Supreme Court to Review Partisan Redistricting

Supreme Court reviews Wisconsin Redistricting Supreme Court reviews Wisconsin Redistricting |  Photo: WDIO/MGN

June 19, 2017 11:55 AM

WASHINGTON (AP) - The Supreme Court is wading into the thicket of partisan redistricting in a case from Wisconsin.

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The justices say Monday they will decide whether Republican lawmakers drew electoral districts so out of whack with the state's political breakdown that they violated the constitutional rights of Democratic voters.

It's the high court's first case on what's known as partisan gerrymandering in more than a decade, and the outcome could affect elections across the country.

The case will be argued in the fall.

A three-judge court struck down Wisconsin's legislative districts in November and ordered new maps drawn in time for the 2018 elections. That work is proceeding.

Wisconsin Attorney General Brad Schimel says he is "thrilled" the Supreme Court will hear arguments in the lawsuit that was brought by Democrats.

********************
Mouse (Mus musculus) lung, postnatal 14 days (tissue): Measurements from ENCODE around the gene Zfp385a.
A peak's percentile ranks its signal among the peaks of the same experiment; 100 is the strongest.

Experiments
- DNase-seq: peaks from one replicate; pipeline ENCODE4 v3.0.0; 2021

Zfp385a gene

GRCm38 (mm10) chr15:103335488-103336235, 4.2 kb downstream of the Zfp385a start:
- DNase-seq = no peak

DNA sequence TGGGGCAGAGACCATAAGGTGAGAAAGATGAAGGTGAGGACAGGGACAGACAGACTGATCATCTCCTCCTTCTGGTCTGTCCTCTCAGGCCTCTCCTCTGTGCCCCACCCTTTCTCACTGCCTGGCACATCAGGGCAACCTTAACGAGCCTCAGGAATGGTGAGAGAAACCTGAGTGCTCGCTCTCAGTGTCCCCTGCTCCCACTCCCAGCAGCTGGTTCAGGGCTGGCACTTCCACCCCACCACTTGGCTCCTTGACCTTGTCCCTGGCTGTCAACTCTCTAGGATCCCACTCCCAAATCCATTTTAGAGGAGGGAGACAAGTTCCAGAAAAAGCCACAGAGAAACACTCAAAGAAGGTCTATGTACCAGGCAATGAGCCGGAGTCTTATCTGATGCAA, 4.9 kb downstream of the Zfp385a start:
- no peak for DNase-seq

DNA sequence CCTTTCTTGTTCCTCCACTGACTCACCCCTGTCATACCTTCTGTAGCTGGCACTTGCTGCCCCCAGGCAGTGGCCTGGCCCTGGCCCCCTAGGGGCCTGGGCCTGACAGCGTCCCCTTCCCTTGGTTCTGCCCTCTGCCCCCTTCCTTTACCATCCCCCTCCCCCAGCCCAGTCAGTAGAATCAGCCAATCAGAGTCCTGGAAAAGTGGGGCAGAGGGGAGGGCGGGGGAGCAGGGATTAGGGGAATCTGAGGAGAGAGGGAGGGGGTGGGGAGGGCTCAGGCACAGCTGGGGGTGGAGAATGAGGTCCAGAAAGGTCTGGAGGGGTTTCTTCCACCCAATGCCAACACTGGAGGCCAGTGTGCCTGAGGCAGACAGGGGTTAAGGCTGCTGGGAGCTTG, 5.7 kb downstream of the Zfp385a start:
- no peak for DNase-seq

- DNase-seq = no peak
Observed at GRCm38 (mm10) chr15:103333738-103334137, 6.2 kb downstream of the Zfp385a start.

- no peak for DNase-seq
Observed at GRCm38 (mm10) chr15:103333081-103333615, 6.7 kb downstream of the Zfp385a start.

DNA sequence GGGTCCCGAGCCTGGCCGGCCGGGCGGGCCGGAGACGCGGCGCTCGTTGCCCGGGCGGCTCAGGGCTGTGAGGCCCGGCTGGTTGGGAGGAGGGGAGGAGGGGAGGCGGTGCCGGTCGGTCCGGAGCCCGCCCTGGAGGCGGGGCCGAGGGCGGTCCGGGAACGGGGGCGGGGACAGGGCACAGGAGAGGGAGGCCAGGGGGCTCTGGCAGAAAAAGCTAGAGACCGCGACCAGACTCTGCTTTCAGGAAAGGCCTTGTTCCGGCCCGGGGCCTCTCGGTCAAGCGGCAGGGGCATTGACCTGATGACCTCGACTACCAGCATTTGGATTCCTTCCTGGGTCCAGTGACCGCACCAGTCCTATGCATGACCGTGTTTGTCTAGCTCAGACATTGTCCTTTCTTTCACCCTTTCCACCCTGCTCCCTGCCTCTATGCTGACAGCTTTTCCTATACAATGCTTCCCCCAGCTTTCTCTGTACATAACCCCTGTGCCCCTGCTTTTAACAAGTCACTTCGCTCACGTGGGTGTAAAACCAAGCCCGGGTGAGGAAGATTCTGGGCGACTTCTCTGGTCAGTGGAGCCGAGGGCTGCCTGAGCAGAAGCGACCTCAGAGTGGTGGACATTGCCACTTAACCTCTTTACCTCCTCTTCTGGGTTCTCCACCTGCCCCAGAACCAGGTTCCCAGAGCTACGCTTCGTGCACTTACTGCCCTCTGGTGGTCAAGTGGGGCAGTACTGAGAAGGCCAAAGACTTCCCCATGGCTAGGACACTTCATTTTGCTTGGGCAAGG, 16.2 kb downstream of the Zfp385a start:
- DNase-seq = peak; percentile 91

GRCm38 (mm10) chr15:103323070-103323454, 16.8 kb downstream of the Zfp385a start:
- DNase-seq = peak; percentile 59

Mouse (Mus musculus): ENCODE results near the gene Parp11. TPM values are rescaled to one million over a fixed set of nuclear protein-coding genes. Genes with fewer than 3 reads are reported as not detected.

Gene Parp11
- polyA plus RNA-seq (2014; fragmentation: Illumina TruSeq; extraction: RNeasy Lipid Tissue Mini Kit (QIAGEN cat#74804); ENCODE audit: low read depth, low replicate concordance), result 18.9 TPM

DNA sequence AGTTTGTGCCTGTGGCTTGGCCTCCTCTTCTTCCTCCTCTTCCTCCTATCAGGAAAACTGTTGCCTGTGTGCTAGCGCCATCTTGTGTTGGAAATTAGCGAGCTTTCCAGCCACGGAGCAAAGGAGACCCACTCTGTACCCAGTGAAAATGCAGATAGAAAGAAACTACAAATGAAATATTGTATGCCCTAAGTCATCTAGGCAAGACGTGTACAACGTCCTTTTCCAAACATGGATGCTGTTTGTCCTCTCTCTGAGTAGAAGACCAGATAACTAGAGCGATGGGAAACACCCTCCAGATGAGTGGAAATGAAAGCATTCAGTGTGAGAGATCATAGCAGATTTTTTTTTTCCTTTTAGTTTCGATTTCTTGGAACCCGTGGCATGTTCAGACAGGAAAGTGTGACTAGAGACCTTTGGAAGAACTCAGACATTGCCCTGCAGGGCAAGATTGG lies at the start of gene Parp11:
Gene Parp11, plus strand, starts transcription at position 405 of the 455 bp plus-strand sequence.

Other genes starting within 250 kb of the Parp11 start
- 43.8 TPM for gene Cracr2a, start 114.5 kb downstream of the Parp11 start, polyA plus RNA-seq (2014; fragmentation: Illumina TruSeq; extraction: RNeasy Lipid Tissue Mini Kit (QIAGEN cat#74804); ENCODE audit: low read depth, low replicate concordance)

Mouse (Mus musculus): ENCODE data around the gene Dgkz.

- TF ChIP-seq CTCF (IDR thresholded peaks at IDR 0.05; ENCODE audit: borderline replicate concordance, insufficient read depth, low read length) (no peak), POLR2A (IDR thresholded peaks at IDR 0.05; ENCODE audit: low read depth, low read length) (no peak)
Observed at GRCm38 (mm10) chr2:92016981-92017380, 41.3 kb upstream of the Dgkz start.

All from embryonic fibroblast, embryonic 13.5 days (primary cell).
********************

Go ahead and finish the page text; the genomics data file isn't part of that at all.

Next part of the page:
Schimel is a Republican who is defending the maps. He said on Monday that Wisconsin's "redistricting process was entirely lawful and constitutional, and the district court should be reversed." 

Sachin Chheda is director of the Fair Elections Project, which organized and launched the lawsuit. He says Democrats proved in court that their rights were violated and "now this story will be told on a national stage.

Other lawmakers and officials weigh in on the Supreme Court's decision for the review.


3:15 a.m.

The Supreme Court could soon decide whether the drawing of electoral districts can be too political.

A dispute over Wisconsin's Republican-drawn boundaries for the state legislature offers Democrats some hope of cutting into GOP electoral majorities across the United States. Election law experts say the case is the best chance yet for the high court to put limits on what lawmakers may do to gain a partisan advantage in creating political district maps.

The justices could say as early as Monday whether they will intervene. The Constitution requires states to redo their political maps to reflect population changes identified in the once-a-decade census.

The issue of gerrymandering - creating districts that often are oddly shaped, with the aim of benefiting one party - is central to the debate.


Copyright 2017 The Associated Press. All rights reserved.

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